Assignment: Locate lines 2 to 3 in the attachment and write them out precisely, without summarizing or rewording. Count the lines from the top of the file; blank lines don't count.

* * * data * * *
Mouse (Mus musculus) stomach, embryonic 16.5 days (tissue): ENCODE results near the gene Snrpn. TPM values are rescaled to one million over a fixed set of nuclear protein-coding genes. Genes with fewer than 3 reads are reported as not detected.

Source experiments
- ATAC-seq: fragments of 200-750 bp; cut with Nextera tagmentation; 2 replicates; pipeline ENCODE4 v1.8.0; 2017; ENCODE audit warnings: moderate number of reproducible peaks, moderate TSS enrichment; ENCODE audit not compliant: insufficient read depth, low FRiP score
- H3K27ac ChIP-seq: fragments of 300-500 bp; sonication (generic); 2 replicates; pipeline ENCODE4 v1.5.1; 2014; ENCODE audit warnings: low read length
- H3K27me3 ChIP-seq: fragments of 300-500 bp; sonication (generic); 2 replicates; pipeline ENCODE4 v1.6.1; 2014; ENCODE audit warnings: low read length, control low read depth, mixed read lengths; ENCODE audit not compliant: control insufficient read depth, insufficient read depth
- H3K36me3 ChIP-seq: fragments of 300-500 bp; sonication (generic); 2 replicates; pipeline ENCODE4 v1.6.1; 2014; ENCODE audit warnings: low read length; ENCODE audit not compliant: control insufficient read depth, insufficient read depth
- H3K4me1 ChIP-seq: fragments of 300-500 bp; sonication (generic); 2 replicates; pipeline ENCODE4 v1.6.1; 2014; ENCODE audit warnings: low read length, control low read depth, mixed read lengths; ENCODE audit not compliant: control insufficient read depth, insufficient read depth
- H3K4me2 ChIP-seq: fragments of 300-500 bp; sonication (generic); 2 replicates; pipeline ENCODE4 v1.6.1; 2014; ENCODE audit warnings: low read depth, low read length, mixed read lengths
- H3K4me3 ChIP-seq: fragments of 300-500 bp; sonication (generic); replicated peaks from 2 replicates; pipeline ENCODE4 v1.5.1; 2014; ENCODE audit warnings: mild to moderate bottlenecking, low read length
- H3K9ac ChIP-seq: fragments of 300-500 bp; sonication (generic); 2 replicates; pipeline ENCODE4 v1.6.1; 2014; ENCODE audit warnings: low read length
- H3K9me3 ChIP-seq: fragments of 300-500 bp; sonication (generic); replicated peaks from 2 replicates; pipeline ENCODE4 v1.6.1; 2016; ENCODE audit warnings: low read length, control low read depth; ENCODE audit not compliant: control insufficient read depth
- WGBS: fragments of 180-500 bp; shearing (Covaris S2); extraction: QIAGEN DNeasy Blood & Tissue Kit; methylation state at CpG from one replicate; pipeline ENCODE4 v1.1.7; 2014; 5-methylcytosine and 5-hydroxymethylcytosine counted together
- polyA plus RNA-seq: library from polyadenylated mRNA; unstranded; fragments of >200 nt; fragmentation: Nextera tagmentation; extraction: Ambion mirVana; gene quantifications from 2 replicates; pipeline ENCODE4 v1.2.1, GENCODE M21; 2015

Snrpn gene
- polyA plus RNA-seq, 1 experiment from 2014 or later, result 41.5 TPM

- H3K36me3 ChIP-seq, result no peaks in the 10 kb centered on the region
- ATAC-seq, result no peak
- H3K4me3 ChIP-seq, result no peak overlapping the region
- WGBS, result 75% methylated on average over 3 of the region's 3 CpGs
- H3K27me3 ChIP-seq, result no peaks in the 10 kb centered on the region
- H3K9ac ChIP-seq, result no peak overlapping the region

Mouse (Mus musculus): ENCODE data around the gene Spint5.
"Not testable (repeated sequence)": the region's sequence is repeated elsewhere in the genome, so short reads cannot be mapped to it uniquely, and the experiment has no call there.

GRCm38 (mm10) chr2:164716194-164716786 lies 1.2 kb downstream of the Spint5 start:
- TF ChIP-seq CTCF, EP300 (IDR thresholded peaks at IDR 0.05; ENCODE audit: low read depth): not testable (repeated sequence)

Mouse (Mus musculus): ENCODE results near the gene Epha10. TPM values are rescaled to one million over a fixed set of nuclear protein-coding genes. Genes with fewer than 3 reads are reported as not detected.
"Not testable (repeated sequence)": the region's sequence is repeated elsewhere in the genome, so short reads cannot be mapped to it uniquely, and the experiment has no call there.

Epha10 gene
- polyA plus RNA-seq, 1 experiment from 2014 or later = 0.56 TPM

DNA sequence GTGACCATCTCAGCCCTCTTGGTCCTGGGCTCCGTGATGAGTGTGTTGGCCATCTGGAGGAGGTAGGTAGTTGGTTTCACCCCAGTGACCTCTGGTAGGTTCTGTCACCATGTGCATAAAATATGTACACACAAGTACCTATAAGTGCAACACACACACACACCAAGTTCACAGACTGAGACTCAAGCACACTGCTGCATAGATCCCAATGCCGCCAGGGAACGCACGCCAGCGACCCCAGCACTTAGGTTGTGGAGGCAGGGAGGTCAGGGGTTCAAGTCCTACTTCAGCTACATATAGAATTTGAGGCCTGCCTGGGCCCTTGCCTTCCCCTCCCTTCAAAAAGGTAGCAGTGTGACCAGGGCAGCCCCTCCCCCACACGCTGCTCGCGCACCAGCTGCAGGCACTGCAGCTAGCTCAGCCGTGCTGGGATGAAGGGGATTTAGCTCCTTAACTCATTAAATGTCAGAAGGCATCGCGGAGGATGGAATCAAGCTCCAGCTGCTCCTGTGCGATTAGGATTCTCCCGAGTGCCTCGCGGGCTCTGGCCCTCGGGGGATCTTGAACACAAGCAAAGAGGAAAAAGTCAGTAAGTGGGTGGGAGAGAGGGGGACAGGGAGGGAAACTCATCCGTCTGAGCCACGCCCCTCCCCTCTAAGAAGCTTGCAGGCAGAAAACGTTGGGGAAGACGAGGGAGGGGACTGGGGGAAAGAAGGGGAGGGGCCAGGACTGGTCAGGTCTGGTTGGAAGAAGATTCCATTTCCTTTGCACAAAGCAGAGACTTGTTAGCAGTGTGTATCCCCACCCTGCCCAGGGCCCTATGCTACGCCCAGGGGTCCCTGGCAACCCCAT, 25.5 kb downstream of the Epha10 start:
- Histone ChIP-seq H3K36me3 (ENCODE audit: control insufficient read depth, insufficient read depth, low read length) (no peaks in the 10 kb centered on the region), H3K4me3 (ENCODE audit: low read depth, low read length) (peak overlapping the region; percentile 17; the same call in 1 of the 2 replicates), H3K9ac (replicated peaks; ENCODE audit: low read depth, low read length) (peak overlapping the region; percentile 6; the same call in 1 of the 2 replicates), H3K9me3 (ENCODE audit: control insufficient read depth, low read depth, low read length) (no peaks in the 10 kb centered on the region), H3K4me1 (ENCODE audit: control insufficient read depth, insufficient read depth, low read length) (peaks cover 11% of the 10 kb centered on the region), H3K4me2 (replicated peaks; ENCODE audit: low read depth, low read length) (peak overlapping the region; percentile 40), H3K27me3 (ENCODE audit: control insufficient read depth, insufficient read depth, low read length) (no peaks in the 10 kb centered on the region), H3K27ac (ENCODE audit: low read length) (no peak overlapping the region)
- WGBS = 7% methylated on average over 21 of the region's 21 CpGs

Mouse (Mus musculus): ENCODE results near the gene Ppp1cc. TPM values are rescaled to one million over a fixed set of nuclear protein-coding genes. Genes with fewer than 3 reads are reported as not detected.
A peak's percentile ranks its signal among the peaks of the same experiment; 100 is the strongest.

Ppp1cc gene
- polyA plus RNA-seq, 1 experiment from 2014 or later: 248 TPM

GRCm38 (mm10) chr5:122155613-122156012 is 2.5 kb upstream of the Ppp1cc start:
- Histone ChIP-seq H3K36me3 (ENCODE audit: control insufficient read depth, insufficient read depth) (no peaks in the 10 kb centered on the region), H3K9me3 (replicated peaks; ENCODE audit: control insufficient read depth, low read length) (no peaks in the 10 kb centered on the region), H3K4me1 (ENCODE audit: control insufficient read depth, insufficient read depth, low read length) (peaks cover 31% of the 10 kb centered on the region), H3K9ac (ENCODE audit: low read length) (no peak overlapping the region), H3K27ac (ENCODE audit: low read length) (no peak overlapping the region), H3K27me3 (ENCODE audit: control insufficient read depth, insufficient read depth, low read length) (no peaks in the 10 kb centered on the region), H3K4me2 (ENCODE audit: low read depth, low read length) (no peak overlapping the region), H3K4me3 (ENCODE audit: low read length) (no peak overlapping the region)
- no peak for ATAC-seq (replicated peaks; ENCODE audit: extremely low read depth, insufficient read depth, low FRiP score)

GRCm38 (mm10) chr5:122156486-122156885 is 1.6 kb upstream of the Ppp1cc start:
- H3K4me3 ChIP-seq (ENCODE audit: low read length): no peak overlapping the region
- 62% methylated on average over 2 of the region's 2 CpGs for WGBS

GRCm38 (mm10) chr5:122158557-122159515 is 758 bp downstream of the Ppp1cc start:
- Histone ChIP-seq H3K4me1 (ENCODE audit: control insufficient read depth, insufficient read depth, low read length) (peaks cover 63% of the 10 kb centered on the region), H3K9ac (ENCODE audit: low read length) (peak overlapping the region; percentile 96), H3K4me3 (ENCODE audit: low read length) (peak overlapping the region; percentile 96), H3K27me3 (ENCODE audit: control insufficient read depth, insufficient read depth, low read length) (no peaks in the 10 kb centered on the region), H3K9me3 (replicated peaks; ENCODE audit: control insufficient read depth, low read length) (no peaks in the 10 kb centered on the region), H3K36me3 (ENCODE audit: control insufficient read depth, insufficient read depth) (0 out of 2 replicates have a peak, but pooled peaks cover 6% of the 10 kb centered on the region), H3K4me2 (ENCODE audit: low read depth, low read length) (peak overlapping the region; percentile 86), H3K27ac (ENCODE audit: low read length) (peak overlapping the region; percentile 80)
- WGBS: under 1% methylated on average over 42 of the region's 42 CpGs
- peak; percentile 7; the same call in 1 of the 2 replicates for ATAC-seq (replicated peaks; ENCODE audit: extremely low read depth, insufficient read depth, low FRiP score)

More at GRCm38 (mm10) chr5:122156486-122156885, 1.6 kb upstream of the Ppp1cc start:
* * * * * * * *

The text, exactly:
Source experiments
- ATAC-seq: fragments of 200-750 bp; cut with Nextera tagmentation; 2 replicates; pipeline ENCODE4 v1.8.0; 2017; ENCODE audit warnings: moderate number of reproducible peaks, moderate TSS enrichment; ENCODE audit not compliant: insufficient read depth, low FRiP score